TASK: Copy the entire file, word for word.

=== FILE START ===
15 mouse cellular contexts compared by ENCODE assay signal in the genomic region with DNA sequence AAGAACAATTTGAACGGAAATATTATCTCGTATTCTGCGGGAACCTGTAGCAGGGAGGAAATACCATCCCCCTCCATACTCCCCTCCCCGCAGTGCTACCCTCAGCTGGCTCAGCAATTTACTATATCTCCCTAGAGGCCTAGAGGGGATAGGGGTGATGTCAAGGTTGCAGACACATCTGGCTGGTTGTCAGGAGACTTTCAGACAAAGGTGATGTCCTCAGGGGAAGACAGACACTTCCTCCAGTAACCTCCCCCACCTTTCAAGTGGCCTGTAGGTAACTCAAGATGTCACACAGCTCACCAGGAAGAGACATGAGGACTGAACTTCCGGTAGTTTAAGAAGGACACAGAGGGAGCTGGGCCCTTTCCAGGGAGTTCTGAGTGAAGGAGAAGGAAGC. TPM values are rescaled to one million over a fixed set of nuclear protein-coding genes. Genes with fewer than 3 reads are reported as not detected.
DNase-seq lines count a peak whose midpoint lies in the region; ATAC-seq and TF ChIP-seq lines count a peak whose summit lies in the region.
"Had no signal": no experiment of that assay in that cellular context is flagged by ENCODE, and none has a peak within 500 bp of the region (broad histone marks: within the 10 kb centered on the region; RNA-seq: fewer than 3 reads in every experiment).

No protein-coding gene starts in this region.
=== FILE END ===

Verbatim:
15 mouse cellular contexts compared by ENCODE assay signal in the genomic region with DNA sequence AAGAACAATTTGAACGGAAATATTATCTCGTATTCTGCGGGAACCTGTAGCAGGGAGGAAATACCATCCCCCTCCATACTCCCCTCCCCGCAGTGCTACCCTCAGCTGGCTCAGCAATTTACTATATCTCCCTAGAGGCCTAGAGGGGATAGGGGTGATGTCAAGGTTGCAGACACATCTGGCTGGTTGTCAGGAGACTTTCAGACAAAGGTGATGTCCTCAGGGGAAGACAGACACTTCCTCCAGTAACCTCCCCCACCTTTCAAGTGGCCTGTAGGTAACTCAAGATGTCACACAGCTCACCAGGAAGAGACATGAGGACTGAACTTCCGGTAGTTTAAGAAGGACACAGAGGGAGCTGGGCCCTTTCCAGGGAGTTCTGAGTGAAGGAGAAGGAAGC. TPM values are rescaled to one million over a fixed set of nuclear protein-coding genes. Genes with fewer than 3 reads are reported as not detected.
DNase-seq lines count a peak whose midpoint lies in the region; ATAC-seq and TF ChIP-seq lines count a peak whose summit lies in the region.
"Had no signal": no experiment of that assay in that cellular context is flagged by ENCODE, and none has a peak within 500 bp of the region (broad histone marks: within the 10 kb centered on the region; RNA-seq: fewer than 3 reads in every experiment).

No protein-coding gene starts in this region.